American Heroes of the Revolution (who were foreigners)

Happy Independence Day, America! Oh, okay… so I’m a day late. I was kind of busy yesterday.

In any case, even though I’m a little late, I still wanted to do something on the theme of the American Revolution. So, I decided to honor the people who risked their lives for the independence of a country… that wasn’t even theirs.

John Paul Jones

Widely regarded as the first hero of the U.S. Navy, he had a reputation for bravery (or bravado) that surpassed anything the far-superior Royal Navy could throw at him. On his very first mission, he raided a key British base in the Bahamas to get supplies for the Continental Army. Then, he was sent to France, where Jones began a series of raids against British shipping off European waters.

Jones not only took on some of the finest British warships – and won – but he also invaded England itself. He and his crew assaulted the British town of Whitehaven, destroying its cannons and attempting (unsuccessfully) to set the British fleet there ablaze. To a Britain that had been reassured by its government that the rebellion was on the ropes and would fall soon, this was a psychological disaster.

His actual nationality: Scottish.

Jones was born in Scotland and spent most of his early career sailing in British merchant ships, including one named the King George. He came to the New World to escape a court-martial after killing a mutineer (in self-defense, he claimed).

Thomas Paine

When the American revolution first broke out, there was some confusion as to what, exactly, the Continental Army was fighting for. Was this just a dispute over taxes? Were they fighting to get laws they disliked repealed? To get their rights as Englishmen? Or was there something more they were after?

In those early days, the Continentals fought using a flag that included the Union Jack, and the officers would often toast King George III, even though they were fighting his army.

Thomas Paine stepped in with his famous pamphlet, Common Sense. In it, he pointed out that the American colonies were actually at war with Britain (kind of a “duh”), and that the only logical course of action was to seek independence. This book was extremely popular, and became the most published and read book in the United States during the war. It inspired the decision to have a Declaration of Independence, and became the manifesto of the Revolution.

His actual nationality: English.

Paine didn’t even come to America until 1774, as the Revolution was about to get underway. Although no one knows for sure why he supported the independence movement, it has been known that he was not very successful in Britain, having gone bankrupt, separated from his wife and sold all of his possessions to get out of debt. He came to America feeling that Britain had nothing more to offer him, so maybe that played a part in his willingness to support the creation of a new country.

Marquis de Lafayette

It could be said that there would be no America without the Marquis de Lafayette. Offering his services to the Continental Army for free, he became a distinguished general who saved the Continental Army from being wiped out by the British at the Battle of Brandywine, stopped an attempted mutiny against George Washington, prevented the Continental Congress from sending the Army on a suicidal mission into Canada, enlisted the Oneida Indians to the cause of independence, and through quick thinking secured American victory at the Battle of Monmouth. At the Battle of Yorktown, the last major engagement in the Revolution, his forces cut off the British Army’s escape route, giving Washington the ability to force the British surrender.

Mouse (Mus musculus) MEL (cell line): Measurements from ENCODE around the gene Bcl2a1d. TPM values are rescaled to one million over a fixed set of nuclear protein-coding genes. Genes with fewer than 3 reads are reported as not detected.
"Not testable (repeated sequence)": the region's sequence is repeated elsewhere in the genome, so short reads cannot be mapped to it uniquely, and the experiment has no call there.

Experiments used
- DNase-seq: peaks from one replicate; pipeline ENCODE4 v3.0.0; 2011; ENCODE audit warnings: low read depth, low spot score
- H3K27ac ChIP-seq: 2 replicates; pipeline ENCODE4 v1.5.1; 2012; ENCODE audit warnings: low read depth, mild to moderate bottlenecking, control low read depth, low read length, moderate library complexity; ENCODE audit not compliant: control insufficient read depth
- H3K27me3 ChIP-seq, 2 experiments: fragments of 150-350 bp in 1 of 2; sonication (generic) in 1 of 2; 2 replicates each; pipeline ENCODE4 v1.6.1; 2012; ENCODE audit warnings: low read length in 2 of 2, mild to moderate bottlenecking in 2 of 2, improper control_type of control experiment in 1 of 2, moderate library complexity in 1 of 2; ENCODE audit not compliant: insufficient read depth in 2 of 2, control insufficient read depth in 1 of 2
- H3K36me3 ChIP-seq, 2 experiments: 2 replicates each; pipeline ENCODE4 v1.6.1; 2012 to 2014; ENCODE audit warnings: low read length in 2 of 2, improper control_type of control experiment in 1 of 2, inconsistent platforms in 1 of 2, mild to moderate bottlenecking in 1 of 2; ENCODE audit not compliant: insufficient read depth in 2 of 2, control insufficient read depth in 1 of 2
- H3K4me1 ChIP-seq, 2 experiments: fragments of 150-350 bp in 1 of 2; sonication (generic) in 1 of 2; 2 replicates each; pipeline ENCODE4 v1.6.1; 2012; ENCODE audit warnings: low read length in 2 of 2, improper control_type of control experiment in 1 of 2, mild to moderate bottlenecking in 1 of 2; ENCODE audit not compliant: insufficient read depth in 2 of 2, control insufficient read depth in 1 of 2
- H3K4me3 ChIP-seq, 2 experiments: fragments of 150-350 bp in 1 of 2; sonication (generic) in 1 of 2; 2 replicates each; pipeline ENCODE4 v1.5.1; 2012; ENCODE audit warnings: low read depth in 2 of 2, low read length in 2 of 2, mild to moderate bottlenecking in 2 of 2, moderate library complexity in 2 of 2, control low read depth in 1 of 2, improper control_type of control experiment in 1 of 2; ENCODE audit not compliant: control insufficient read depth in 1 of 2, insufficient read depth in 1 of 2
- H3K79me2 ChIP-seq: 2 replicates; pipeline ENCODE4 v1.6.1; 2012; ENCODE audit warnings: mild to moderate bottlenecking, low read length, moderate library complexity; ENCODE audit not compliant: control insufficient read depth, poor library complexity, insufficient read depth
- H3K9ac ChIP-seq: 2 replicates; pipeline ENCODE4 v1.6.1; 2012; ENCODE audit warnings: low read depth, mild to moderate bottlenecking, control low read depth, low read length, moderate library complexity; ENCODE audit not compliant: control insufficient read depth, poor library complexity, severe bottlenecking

It is no wonder, then, that so many states have cities and counties named “Lafayette”, “Fayette”, or “Fayetteville”. There are even “Lafayette Streets” in each of New York City’s five boroughs.

His actual nationality: French (in case the name didn’t give it away).

Lafayette was an unapologetic Frenchman, and as soon as the war was over returned to his native country. He is one of the few people who could be called a Founding Father of two countries. He was a major player in the French Revolution, writing the Declaration of the Rights of Man and of the Citizen, the document that got that conflict started.

Today, he is buried in France, and at his grave are two flags: one French and one American.

Friedrich Wilhelm von Steuben

In the dark days of Valley Forge, when the British held the newborn nation’s capital of Philadelphia and the Continental Army was starving to death in the frigid winter without proper clothing or supplies, a strange man appeared out of nowhere and decided he would whip this ragged band of farmers with guns into a fighting force to be feared.

His version of military discipline kept America in the fight and would remain the nation’s standard for decades.

His actual nationality: German.

Von Steuben was a failure in Europe, who was forced to flee his country because he was accused of being a homosexual. He claimed to be a baron, though this was later proven false. He spoke very little English, relying on a translator during those days in Valley Forge. Not that it mattered, because most of what he said the soldiers were curse words.

But Washington didn’t care. The man’s methods worked. The rest was immaterial.

Information from the History Channel series The Revolution and Wikipedia.

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8 Responses to American Heroes of the Revolution (who were foreigners)